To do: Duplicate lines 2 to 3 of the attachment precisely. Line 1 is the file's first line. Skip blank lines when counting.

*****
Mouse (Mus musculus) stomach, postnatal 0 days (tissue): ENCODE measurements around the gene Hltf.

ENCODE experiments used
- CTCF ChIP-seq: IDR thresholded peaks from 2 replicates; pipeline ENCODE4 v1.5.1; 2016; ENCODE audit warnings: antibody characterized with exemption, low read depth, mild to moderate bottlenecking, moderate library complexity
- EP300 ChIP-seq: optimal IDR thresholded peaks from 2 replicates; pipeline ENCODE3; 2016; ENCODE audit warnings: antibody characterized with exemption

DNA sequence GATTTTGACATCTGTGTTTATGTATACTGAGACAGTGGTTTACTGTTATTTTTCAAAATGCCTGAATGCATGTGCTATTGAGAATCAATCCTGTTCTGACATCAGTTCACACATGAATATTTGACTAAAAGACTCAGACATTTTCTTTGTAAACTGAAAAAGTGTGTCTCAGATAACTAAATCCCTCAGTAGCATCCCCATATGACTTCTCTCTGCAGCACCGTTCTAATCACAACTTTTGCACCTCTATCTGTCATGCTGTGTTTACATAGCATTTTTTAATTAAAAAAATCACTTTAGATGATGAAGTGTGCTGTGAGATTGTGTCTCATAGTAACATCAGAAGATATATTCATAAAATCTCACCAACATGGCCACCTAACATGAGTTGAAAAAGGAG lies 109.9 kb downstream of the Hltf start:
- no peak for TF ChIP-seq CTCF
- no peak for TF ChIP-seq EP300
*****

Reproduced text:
ENCODE experiments used
- CTCF ChIP-seq: IDR thresholded peaks from 2 replicates; pipeline ENCODE4 v1.5.1; 2016; ENCODE audit warnings: antibody characterized with exemption, low read depth, mild to moderate bottlenecking, moderate library complexity